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#68 Overall Influence #11 Desirability Rank

Dartmouth College

University and liberal arts college in Hanover, New Hampshire, United States
By James Barham, PhD

Despite the word “college” in its name, Dartmouth is a full-scale, PhD-granting, private, research university. Indeed, it is an official member of the Ivy League, and is the fourteenth-oldest university in the US, founded only five years after Brown and 15 years after Columbia.

Located in the small town of Hanover in the far western part of central New Hampshire, the Dartmouth campus abuts the Connecticut River, which forms the entire border between New Hampshire and Vermont.

The university was founded by Eleazar Wheelock, a Congregationalist minister who was involved in missionary work with the Native American population. Already in 1754, Wheelock had founded a school in Connecticut—known as Moor’s Indian Charity School—whose purpose was to educate Native American boys as Congregationalist missionaries for future work among their own tribes.

Wishing to expand this school, Wheelock began a fund-raising drive to which the British statesman, William Legge, 2nd Earl of Dartmouth, was a major contributor (along with the American-born educator, Dr. John Phillips, who would go on to found Phillips Exeter Academy).

In spite of the success of his fund-raising endeavor, Wheelock found that it was difficult to recruit enough Native American children to justify a large additional investment in the school. For this reason, he revised his plans and decided to use the money for a new college for the white population. Because of difficulties in securing a charter from the Colony of Connecticut, he also decided to build his new school in the neighboring state of New Hampshire, instead.

Ironically, although Wheelock named the new college “Dartmouth” in honor of the 2nd Earl to recognize his generosity, the latter was in fact quite opposed to the diversion of his money from its original purpose of benefiting the native population.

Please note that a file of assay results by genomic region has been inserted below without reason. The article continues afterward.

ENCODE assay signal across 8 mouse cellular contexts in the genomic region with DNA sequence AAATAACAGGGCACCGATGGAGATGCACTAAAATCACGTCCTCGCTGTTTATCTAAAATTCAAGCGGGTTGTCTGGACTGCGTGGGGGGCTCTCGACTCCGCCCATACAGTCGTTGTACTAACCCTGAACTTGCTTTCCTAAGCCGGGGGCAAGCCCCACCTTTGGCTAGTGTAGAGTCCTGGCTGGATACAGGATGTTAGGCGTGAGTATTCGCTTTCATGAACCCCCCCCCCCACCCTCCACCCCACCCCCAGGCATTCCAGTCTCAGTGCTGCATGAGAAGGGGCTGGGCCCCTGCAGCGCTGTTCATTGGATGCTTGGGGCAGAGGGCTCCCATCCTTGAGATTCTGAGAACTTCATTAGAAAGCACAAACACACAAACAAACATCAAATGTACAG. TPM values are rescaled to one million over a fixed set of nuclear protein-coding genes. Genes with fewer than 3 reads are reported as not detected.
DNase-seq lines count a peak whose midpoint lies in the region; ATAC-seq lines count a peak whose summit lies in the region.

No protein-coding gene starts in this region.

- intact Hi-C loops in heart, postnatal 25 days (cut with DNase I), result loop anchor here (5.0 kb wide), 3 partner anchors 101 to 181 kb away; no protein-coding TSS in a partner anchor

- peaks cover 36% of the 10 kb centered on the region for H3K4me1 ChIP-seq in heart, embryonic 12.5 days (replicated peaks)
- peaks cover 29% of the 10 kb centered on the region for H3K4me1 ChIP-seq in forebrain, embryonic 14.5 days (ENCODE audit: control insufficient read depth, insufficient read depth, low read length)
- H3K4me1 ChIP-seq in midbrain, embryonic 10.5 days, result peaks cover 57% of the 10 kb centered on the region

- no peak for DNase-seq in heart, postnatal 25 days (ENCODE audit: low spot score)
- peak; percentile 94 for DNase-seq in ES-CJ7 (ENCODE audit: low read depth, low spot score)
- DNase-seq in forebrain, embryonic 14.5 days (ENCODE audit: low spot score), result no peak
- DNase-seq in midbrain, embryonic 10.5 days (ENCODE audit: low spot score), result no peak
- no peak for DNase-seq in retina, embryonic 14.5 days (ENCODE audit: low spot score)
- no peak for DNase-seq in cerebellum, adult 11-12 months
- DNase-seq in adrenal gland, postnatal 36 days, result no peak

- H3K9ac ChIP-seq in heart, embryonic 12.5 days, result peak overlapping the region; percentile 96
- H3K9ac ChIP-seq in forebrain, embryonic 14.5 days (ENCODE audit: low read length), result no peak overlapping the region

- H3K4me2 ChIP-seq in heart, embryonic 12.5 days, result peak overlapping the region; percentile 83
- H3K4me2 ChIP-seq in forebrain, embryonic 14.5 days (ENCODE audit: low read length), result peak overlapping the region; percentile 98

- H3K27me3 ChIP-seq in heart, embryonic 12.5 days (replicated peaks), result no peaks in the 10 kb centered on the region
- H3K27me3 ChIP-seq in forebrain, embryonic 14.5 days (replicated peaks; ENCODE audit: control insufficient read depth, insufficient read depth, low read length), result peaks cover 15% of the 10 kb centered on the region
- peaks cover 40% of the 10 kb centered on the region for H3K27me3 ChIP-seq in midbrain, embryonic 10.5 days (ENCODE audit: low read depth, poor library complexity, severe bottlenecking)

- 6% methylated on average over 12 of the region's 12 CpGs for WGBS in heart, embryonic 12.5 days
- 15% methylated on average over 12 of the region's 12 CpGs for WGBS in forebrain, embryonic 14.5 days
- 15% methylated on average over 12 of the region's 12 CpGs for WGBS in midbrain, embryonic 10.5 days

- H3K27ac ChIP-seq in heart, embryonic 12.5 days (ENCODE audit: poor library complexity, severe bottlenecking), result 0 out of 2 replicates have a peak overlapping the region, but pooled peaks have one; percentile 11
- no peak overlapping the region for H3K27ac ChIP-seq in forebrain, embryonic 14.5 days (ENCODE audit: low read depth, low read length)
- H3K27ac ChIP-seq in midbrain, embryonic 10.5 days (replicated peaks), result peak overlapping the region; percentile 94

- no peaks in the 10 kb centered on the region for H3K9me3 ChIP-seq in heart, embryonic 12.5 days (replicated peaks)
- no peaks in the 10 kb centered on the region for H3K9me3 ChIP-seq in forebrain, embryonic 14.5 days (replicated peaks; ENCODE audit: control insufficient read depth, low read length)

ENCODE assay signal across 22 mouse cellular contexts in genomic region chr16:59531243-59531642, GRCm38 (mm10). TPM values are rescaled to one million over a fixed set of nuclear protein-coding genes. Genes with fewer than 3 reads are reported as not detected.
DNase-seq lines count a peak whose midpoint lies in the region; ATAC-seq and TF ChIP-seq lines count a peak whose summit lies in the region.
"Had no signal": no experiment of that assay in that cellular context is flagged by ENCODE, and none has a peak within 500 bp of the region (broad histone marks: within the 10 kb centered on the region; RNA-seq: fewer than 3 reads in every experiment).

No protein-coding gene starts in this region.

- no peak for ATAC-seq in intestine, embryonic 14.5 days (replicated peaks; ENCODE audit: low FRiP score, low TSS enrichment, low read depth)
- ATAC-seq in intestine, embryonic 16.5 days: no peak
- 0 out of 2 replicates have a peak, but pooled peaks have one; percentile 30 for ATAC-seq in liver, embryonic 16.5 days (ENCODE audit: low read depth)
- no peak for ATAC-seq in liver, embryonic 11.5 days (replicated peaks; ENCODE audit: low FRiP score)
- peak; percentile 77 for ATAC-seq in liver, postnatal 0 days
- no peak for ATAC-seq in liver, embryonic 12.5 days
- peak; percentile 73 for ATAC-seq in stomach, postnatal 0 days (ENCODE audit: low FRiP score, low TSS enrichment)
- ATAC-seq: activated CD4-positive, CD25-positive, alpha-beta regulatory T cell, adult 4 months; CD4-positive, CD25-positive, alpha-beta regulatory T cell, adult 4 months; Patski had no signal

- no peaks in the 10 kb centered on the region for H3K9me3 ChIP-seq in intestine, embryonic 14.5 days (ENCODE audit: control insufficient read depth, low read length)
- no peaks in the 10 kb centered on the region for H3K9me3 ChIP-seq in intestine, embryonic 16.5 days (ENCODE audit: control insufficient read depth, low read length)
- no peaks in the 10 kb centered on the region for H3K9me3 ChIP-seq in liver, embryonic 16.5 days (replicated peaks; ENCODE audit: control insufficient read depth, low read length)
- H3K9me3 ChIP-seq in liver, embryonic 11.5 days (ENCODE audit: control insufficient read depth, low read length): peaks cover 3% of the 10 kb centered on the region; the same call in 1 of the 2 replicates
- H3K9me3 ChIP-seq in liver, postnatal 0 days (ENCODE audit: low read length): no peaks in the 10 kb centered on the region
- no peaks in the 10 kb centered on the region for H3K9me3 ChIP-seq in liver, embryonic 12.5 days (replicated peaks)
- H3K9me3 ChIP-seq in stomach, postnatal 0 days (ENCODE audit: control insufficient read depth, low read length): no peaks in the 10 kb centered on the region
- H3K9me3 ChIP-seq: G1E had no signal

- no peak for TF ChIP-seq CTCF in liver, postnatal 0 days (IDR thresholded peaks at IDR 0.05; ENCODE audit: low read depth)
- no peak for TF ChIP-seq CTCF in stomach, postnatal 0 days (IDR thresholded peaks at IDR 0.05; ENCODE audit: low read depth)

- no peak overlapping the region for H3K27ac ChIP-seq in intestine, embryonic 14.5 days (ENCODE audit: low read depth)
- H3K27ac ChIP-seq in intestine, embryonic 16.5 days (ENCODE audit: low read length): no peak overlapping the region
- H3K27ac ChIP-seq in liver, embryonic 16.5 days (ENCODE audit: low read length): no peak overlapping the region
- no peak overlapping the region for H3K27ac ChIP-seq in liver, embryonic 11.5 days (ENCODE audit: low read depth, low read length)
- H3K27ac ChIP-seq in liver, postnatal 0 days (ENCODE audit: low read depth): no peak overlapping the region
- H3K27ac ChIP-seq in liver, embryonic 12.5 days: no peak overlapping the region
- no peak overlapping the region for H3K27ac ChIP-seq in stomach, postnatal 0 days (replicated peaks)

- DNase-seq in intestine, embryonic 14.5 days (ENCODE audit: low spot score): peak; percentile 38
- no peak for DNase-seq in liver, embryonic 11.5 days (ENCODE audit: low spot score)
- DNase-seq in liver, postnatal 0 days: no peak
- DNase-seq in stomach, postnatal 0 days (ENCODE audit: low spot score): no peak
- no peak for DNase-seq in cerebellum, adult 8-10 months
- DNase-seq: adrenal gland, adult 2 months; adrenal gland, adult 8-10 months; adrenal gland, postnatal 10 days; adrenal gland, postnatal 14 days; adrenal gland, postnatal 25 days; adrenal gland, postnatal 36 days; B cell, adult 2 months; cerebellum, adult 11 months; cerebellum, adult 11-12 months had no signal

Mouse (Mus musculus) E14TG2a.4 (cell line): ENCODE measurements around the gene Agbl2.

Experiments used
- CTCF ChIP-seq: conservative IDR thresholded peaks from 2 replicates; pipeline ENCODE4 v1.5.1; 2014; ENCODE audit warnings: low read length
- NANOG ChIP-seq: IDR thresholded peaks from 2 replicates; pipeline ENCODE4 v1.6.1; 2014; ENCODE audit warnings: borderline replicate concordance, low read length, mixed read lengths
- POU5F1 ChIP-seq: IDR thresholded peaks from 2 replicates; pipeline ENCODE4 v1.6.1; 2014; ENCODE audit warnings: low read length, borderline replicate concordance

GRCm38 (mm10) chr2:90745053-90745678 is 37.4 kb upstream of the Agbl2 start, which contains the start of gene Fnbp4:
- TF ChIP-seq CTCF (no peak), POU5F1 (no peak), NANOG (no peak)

Consistent with its history as the brainchild of various individuals interested in furthering the education of non-white populations, Dartmouth began admitting black students almost immediately (in 1775), although not in large numbers. By the advent of the Civil War, some 20 African Americans had graduated from the university.

On the other hand, Dartmouth long remained an all-male school; women were only permitted to attend the university in 1972.

A large number of distinguished Americans have been connected with Dartmouth. For example, in the nineteenth century, we may mention three leading statesmen:

  • Thaddeus Stevens, US Representative from Pennsylvania, prominent abolitionist, and fierce advocate for African Americans during Reconstruction
  • Daniel Webster, US Senator for New Hampshire, prominent critic of President Andrew Jackson, and Secretary of State under President Millard Fillmore
  • Salmon P. Chase, Governor and US Senator for Ohio, Secretary of the Treasury under President Abraham Lincoln, and sixth Chief Justice of the US Supreme Court

In addition, the well-known entrepreneur, George Bissell, who helped develop the early US oil industry in western Pennsylvania during the 1860s, was a Dartmouth graduate.

Distinguished twentieth-century individuals connected to Dartmouth include:

  • Edward Everett Just, an African American biologist who revolutionized our understanding of the cell surface
  • Edward Lorenz, a mathematician, meteorologist, and chaos theory pioneer
  • Celebrated poet, Robert Frost
  • Novelist, Louise Erdrich
  • Noted historian and law professor, Annette Gordon-Reed
  • Architect, Michael Arad
  • Children’s author, Theodor Geisel (“Dr. Seuss”)
  • Children’s television host, Fred Rogers (“Mr. Rogers”)
  • Robert Holbrook Smith (“Dr. Bob”), co-founder of Alcoholics Anonymous
  • Author and filmmaker, Dinesh D’Souza
  • Television hosts, Laura Ingraham & Mel Robbins
  • Television journalist, Jake Tapper
  • Actors, Meryl Streep, Michael Moriarty & Josh Pence